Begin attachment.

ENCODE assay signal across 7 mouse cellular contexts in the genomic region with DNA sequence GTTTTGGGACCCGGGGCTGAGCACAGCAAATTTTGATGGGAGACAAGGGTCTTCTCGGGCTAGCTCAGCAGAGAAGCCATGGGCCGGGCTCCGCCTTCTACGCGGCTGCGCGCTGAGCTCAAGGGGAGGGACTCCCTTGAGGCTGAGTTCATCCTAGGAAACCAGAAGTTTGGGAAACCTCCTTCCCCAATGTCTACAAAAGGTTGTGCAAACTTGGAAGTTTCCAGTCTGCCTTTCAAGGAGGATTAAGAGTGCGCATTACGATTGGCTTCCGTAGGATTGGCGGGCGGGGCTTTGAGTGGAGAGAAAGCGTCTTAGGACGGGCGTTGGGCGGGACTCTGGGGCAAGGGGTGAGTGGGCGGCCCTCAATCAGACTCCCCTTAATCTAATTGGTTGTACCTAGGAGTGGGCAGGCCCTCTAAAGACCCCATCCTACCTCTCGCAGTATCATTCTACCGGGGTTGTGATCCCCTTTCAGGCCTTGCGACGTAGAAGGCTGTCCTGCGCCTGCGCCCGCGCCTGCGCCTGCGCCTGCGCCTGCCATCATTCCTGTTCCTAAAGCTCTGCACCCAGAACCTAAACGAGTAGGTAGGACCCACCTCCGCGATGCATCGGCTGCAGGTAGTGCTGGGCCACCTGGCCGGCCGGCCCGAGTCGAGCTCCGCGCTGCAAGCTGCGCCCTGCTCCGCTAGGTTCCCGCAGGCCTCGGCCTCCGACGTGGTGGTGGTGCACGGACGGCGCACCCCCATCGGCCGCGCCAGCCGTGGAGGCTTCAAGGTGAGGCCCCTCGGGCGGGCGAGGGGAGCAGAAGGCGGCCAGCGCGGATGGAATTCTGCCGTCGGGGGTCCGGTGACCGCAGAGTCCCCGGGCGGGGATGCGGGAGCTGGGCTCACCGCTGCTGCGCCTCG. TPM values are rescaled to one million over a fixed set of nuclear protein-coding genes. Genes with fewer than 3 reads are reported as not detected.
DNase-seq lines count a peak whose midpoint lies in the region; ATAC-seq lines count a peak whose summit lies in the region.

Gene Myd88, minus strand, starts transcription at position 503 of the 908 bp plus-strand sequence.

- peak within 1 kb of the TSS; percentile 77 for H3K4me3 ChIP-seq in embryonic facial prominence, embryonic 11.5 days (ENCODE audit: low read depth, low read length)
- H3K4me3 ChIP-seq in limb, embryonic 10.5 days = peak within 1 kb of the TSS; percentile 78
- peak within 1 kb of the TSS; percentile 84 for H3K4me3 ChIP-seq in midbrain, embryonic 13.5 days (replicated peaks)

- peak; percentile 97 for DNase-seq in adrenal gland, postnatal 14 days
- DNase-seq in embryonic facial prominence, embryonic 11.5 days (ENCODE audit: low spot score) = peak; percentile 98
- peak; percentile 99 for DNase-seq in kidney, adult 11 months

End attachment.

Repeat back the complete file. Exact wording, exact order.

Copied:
ENCODE assay signal across 7 mouse cellular contexts in the genomic region with DNA sequence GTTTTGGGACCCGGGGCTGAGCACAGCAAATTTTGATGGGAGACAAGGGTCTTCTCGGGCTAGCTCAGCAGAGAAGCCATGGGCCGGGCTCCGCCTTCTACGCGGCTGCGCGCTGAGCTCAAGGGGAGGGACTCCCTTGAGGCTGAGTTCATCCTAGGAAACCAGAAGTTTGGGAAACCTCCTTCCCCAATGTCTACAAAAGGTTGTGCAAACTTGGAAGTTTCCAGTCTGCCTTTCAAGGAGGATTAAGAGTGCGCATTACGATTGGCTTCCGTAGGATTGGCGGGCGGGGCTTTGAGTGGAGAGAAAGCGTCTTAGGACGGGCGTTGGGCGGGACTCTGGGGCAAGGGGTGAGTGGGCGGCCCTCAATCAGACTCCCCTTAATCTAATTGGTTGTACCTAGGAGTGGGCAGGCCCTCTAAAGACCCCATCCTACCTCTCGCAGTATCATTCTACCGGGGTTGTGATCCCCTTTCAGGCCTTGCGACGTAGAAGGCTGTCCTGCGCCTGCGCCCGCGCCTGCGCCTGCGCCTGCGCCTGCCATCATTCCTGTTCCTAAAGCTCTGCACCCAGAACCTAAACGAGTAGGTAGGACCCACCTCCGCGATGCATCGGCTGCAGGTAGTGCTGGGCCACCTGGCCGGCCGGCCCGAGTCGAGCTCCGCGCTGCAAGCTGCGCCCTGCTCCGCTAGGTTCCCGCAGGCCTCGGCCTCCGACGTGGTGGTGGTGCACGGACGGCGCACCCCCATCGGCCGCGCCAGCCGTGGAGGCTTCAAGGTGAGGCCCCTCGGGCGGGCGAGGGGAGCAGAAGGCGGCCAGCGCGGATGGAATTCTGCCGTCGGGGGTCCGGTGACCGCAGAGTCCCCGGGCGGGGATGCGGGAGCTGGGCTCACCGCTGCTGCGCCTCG. TPM values are rescaled to one million over a fixed set of nuclear protein-coding genes. Genes with fewer than 3 reads are reported as not detected.
DNase-seq lines count a peak whose midpoint lies in the region; ATAC-seq lines count a peak whose summit lies in the region.

Gene Myd88, minus strand, starts transcription at position 503 of the 908 bp plus-strand sequence.

- peak within 1 kb of the TSS; percentile 77 for H3K4me3 ChIP-seq in embryonic facial prominence, embryonic 11.5 days (ENCODE audit: low read depth, low read length)
- H3K4me3 ChIP-seq in limb, embryonic 10.5 days = peak within 1 kb of the TSS; percentile 78
- peak within 1 kb of the TSS; percentile 84 for H3K4me3 ChIP-seq in midbrain, embryonic 13.5 days (replicated peaks)

- peak; percentile 97 for DNase-seq in adrenal gland, postnatal 14 days
- DNase-seq in embryonic facial prominence, embryonic 11.5 days (ENCODE audit: low spot score) = peak; percentile 98
- peak; percentile 99 for DNase-seq in kidney, adult 11 months